After writing Part 1 (which I thought was going to be the only part), it was brought to my attention that while I did a a great job at pointing out the problem, I didn’t do a very good job of helping people find a solution. This is what Parts 2 and 3 are for. Part 2 focuses on bra issues and finding your correct size. Part 3 will focus on resources for actually getting you into an awesome bra (they can be hard to find).
First, let’s talk about what’s going on with your bra. Here are some common bra problems and what they probably mean:
1. Your band rides up your back:
Your band is probably too loose. Most of the support from your bra should come from the band, with the straps being supplemental. It’s important that your band fits snugly enough to stay put.
2. Your straps are on the tightest setting:
(This girl’s straps look fine, I just needed a picture of bra straps…) Your band is probably too loose. However, this might not be the case if (a) you are very short (I’m talking under 5′), (b) have an exceptionally short torso, or (c) have exceptionally high boobs. Bras are designed to be worn with the straps at their “medium” tightness, but are adjustable to allow for differing body types. But if you are in the average height range with averagely placed boobs, your bra straps should be around their medium length (not all the way tight, not all the way loose). If you are shortening your straps all the way, you are probably doing it to try to give your boobs a boost, but what is probably going to happen is that your boobs are going to stay where they are, while the back of your bra (without the weight of your breasts) is going to ride up.
3. Your straps dig into your shoulders:
This is probably caused by number 2. Again, it probably means that your band is too loose.
4. The center gore does not sit against your breastbone:
Believe it or not, the middle of your bra (between the cups) is supposed to fit abreast (I crack myself up) to your sternum. It might float maybe 1/4″ to 1/2″ away from your body, or it might be up against breast tissue that is not fitting into your cups. It is usually caused by too-small cups, but a too-large band can also be a contributor. On a side note, my original search for “floating center gore” gave me this as one of the top results:
5. You have “boob loaf”:
Almost always accompanies number 4. This is when there is not enough room for each breast in it’s own cup, so they begin to run towards each other, looking for refuge. What you end up with is two squished together boobs that look like one mass instead of two. I guess that this might be alright if you are going for a sexy cleavage look, but it doesn’t do anyone any favors under a regular t-shirt, and it’s even worse under a knit. Your band might also be too large, otherwise you are more likely to get quad boob.
6. You have “quad boob”:
This is similar to boob loaf, except instead of having only one boob, you have 4. You can see that the (pretty) scalloped edges of her bra are digging into her flesh (it is kind of reminding me of cutting through a loaf of bread with a serrated knife.) Again, the cups are too small. The band could be too small, too big, or just right.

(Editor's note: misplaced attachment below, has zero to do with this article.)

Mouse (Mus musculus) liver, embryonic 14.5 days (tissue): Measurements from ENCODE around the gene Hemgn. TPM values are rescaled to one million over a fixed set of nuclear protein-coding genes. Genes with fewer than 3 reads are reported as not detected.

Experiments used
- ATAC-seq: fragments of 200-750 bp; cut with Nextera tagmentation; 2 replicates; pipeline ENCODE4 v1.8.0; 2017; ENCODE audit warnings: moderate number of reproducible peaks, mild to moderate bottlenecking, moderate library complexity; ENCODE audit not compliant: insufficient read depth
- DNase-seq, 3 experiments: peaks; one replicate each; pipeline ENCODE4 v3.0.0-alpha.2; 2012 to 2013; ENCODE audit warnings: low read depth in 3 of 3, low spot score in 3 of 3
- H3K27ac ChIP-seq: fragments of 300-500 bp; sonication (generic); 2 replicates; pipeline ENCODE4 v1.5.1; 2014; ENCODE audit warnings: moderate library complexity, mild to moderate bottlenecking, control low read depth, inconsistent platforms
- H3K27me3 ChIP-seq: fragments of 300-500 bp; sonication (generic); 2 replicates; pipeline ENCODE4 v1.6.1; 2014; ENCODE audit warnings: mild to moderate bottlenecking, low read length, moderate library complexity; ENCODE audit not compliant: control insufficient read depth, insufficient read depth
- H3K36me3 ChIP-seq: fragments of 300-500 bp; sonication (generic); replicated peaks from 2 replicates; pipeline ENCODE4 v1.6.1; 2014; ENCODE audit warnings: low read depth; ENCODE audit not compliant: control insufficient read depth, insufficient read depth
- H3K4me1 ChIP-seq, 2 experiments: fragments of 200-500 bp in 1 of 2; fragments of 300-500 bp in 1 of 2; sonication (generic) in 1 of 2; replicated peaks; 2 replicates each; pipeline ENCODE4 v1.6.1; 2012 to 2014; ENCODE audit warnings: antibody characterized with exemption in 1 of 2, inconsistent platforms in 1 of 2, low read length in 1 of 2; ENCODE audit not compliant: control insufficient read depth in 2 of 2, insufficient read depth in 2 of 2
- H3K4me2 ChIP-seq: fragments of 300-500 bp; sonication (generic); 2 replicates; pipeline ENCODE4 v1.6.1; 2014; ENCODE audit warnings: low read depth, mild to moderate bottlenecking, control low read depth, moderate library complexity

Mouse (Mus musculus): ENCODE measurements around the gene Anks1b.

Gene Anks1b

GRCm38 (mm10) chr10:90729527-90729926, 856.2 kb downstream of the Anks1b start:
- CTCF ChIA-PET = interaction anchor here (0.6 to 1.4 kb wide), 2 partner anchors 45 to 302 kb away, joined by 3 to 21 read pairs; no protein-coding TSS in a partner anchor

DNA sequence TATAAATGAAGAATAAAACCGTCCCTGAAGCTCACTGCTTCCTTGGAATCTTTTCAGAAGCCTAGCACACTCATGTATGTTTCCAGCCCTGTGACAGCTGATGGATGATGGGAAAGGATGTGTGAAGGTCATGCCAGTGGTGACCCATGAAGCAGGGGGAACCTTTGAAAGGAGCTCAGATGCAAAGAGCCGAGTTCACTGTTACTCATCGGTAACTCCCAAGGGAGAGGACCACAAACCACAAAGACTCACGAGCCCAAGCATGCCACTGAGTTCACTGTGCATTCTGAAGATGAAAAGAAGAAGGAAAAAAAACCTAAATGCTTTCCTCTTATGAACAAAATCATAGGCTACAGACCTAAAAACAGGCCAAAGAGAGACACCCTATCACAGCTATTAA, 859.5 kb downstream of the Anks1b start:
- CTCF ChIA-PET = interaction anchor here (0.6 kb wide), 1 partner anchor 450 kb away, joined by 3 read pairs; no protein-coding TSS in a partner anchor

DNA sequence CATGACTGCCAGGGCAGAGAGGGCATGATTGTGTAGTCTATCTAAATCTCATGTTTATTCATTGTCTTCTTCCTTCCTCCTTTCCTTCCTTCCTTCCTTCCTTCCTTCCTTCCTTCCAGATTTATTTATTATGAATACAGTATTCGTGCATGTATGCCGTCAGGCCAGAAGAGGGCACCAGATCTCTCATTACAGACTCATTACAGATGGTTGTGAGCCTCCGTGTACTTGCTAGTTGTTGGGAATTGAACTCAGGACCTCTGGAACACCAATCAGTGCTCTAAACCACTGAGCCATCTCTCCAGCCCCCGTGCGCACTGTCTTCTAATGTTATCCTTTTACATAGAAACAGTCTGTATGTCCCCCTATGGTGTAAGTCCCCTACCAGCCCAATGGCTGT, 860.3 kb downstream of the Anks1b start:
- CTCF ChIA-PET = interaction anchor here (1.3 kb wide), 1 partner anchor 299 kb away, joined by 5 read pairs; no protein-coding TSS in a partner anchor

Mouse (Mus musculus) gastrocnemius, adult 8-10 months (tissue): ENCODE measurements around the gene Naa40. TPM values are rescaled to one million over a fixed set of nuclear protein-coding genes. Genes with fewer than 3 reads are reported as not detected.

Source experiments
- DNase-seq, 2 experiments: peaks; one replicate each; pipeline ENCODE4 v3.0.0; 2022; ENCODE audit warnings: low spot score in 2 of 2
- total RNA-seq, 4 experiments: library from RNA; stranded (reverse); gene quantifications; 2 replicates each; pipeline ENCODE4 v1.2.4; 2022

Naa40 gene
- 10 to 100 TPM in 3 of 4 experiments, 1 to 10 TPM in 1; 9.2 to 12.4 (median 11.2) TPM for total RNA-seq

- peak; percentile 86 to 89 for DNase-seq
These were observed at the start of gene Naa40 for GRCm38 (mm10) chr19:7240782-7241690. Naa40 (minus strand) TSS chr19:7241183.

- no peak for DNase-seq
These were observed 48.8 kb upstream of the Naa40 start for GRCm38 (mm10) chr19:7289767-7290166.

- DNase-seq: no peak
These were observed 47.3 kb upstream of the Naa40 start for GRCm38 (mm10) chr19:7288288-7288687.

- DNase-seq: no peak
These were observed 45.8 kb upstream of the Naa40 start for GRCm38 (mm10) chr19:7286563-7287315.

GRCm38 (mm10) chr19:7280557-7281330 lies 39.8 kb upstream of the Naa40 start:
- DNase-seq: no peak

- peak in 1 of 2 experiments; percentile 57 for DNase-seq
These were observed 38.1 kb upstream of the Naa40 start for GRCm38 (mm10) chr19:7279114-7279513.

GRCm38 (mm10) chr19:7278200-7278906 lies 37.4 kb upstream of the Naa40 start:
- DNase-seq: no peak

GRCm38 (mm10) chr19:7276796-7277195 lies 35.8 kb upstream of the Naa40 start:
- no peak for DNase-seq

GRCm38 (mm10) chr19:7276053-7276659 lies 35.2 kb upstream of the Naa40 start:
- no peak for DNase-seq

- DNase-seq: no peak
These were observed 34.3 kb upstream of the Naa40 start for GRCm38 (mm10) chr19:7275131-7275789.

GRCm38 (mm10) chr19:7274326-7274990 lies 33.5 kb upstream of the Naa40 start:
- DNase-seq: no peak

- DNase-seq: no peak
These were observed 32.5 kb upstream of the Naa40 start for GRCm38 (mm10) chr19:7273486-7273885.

6. Your cups are too big:
Your cups are too big.
7. Your bra band hurts:
This means, clearly, that your bra band is too small. It is very important to keep in mind, hoevever, that your bra band should be tight. And the larger breasts you have, the more important this is. The support of a bra comes (or should come, at least) from he tightness of the band.
8. And the most important one, you just don’t feel happy with your bra:
Not to worry, sad little C-cups, the Preppy Panda is here to help.
Now, let’s try finding your bra size. I really love this guide. You will need a tape measure and a few moments of privacy (unless you’re fine with taking the girls out to meet the neighbors.)
Now, my guess is that you are going to be a little bit surprised at your bra size. You may have measured yourself at a 30F, even though you have been wearing a 36D for years. I know it can be a bit shocking, but don’t please don’t immediately discount your findings. There are two very important things to keep in mind right now:
1. Cup size is not a measure of volume, but a ratio of band size to full chest size. So an E cup does not mean “monster boobs”. All it means is that your full chest circumference is 6″ larger than your band circumference. For example, I have gone from wearing a 36F to a 32G, but even thought my cup size is bigger, my breast mass has actually decreased, since the F was relative to a 34 band and the D is relative to a 32 band.
2. Sister sizes. “Sister sizes” are different sized bras that have the same cup volume. Three women with the respective bra sizes of 30C, 32B, and 34A all have breasts quite similar in actual volume. When going down a band size, you must go up a cup size to maintain the same cup volume, and vice versa. Both US and UK sister size charts are available on the fit guide. So, if you have been wearing a 38D, don’t be surprised if you fit yourself at a 28F. Your bra cups may have not felt too big or too small, but you may have been experiencing one or more of the above listed bra problems. Using sister sizes can help you feel like your bra fits more “just right”.
What did you come up with? Were you surprised? Comment and let us know!
You may have measured yourself at a size that you didn’t even know existed (like a 26H) and now you’re thinking, “great, bras in my size don’t exist.” Oh they exist, and we’re going to find you one in Part 3.